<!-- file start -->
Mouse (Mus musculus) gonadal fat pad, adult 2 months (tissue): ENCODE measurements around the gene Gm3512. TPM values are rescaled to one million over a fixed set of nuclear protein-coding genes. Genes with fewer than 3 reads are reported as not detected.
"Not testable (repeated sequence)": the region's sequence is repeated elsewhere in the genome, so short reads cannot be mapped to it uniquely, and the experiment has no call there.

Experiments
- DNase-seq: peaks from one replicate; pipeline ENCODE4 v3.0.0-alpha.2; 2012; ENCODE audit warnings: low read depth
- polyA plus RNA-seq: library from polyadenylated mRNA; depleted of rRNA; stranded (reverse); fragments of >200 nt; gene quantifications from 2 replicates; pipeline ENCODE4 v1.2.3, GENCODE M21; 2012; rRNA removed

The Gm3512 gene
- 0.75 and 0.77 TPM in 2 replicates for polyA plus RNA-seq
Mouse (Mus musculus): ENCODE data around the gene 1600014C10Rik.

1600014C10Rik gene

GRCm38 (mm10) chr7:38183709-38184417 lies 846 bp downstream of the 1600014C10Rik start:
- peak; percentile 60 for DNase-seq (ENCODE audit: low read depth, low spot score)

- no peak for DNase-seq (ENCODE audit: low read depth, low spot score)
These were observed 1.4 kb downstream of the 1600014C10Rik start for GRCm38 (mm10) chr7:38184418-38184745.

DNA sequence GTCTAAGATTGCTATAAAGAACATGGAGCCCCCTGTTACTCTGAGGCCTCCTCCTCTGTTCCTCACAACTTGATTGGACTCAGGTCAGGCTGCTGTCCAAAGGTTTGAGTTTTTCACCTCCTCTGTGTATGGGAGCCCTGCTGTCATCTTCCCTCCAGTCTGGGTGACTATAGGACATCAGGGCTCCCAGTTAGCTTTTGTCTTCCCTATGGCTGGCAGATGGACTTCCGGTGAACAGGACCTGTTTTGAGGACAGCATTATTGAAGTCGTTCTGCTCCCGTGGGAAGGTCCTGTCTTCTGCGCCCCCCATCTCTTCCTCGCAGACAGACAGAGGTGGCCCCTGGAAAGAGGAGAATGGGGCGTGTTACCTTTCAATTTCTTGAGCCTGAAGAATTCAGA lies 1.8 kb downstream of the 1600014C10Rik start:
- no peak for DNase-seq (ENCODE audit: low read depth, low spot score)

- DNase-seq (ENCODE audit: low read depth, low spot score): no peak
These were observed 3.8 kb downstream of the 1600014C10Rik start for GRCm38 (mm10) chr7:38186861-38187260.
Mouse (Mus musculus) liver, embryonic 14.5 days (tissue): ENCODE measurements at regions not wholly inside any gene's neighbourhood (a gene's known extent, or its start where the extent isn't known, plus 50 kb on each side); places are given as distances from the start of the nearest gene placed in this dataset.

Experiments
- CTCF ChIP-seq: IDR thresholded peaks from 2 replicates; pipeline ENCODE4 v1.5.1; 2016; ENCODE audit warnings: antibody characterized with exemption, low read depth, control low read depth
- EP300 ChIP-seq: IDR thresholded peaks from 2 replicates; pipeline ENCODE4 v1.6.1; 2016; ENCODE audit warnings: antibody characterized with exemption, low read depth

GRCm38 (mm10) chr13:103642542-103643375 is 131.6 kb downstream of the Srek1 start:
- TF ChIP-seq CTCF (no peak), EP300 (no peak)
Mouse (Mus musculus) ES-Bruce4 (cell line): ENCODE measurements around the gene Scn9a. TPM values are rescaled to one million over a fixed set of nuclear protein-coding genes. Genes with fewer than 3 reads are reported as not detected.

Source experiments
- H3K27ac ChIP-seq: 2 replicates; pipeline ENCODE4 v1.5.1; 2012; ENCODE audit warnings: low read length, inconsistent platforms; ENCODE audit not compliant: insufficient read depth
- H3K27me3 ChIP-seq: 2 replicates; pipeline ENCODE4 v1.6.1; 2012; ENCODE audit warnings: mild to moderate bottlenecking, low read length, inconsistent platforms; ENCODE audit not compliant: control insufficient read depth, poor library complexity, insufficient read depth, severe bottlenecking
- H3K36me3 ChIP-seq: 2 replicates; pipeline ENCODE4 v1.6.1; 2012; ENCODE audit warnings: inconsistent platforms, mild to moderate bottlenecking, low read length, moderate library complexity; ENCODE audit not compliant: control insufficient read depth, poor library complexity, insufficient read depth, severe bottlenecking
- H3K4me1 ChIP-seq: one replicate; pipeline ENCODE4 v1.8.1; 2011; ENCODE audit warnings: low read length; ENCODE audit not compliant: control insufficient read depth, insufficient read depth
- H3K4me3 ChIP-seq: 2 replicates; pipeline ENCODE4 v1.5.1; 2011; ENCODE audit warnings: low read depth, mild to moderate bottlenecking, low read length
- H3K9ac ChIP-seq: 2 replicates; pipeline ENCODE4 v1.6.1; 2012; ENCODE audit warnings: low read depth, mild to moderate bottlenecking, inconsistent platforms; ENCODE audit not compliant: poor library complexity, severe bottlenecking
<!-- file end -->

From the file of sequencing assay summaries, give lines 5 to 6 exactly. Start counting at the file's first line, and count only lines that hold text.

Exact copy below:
- polyA plus RNA-seq: library from polyadenylated mRNA; depleted of rRNA; stranded (reverse); fragments of >200 nt; gene quantifications from 2 replicates; pipeline ENCODE4 v1.2.3, GENCODE M21; 2012; rRNA removed

The Gm3512 gene